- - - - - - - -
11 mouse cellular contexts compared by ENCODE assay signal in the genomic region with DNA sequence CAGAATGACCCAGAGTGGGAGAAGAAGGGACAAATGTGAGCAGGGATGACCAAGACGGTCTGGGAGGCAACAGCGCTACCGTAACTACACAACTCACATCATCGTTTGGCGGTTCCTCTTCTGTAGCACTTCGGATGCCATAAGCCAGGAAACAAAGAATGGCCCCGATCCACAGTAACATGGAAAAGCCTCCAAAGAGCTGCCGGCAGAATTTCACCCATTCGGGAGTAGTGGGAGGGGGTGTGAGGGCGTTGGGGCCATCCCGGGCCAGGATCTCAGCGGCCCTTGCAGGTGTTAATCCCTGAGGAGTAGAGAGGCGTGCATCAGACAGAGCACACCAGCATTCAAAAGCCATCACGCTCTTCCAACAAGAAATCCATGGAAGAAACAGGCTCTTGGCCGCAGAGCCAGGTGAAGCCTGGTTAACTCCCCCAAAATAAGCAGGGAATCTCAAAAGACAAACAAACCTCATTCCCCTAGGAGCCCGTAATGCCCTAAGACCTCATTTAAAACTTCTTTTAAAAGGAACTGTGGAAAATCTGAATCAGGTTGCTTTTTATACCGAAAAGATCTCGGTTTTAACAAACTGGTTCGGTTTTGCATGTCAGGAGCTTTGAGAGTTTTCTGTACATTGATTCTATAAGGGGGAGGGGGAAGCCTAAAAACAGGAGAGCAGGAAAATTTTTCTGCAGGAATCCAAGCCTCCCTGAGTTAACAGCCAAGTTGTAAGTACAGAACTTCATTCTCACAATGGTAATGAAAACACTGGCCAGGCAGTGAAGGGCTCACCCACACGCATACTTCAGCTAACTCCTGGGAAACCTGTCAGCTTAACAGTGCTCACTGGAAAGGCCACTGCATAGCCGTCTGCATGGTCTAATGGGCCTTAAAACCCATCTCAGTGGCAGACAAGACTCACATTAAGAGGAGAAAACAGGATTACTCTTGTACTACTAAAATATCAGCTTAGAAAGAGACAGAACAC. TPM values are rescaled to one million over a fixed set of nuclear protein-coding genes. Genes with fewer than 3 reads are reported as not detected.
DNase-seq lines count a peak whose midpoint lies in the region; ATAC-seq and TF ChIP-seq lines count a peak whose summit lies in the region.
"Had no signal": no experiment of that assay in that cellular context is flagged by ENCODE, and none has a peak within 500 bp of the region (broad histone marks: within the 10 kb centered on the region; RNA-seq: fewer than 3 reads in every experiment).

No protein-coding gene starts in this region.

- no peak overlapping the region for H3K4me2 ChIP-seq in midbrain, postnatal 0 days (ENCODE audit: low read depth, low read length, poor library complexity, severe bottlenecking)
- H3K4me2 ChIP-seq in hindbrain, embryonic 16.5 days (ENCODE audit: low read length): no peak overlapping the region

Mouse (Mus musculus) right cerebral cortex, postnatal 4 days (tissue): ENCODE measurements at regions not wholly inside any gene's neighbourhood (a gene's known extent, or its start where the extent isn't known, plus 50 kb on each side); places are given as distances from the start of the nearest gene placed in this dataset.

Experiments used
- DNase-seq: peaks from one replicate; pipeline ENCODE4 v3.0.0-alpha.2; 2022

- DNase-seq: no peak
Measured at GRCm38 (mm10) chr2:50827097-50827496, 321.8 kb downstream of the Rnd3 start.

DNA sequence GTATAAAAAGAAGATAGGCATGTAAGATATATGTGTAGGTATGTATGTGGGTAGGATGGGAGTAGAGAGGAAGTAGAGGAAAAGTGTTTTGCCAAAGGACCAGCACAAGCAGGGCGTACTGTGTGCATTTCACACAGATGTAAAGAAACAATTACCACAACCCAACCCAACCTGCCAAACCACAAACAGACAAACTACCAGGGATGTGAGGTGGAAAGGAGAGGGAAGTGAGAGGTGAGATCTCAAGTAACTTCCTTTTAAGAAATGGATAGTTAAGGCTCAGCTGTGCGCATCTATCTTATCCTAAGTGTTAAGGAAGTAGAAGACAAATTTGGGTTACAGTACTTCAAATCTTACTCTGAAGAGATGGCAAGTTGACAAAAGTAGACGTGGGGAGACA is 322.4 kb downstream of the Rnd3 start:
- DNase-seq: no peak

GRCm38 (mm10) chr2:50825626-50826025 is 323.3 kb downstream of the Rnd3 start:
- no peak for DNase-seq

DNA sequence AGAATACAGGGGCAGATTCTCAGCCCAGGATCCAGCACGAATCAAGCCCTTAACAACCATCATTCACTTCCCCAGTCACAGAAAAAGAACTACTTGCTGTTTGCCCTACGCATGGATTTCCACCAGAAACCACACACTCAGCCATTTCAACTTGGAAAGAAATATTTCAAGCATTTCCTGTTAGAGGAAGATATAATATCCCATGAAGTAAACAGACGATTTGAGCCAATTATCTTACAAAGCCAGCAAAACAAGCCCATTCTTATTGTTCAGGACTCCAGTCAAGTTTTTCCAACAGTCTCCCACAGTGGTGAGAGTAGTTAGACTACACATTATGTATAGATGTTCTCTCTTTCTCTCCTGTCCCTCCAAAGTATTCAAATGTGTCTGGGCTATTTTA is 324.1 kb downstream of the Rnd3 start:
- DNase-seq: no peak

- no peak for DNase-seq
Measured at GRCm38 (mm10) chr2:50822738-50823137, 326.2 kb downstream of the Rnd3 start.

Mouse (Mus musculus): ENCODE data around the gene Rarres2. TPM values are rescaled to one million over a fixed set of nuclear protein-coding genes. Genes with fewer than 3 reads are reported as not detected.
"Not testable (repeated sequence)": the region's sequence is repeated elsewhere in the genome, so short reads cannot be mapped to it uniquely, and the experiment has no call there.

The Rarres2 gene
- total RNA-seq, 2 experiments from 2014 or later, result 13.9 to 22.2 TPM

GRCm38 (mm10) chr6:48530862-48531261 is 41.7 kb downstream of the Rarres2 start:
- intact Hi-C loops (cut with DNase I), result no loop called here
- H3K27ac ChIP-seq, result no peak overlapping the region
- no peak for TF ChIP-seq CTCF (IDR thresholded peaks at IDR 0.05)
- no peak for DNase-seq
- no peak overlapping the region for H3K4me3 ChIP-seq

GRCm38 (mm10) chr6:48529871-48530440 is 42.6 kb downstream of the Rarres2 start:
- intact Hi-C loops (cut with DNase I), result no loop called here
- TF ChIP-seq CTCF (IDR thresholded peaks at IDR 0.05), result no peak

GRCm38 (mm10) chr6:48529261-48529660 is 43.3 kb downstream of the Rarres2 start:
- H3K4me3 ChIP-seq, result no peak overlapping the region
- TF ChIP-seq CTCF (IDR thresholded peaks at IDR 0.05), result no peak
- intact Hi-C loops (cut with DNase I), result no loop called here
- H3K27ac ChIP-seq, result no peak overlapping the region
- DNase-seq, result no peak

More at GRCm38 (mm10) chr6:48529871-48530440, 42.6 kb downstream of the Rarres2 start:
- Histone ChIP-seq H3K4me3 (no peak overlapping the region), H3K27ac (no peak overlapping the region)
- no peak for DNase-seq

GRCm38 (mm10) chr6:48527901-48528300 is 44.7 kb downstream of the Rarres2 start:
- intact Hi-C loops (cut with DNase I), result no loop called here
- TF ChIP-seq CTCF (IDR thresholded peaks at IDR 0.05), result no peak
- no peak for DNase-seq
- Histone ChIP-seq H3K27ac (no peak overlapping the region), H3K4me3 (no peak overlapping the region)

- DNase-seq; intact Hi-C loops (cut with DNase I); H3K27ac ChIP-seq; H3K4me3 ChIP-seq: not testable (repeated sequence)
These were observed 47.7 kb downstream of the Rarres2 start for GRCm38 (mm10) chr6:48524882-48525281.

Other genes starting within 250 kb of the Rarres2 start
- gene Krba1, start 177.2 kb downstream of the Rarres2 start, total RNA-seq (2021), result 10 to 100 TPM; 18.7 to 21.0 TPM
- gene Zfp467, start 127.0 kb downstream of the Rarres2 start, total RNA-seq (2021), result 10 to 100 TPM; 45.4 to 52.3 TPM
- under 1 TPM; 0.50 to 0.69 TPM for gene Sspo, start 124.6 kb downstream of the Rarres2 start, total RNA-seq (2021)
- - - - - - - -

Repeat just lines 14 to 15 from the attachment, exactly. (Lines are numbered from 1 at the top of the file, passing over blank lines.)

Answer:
GRCm38 (mm10) chr2:50825626-50826025 is 323.3 kb downstream of the Rnd3 start:
- no peak for DNase-seq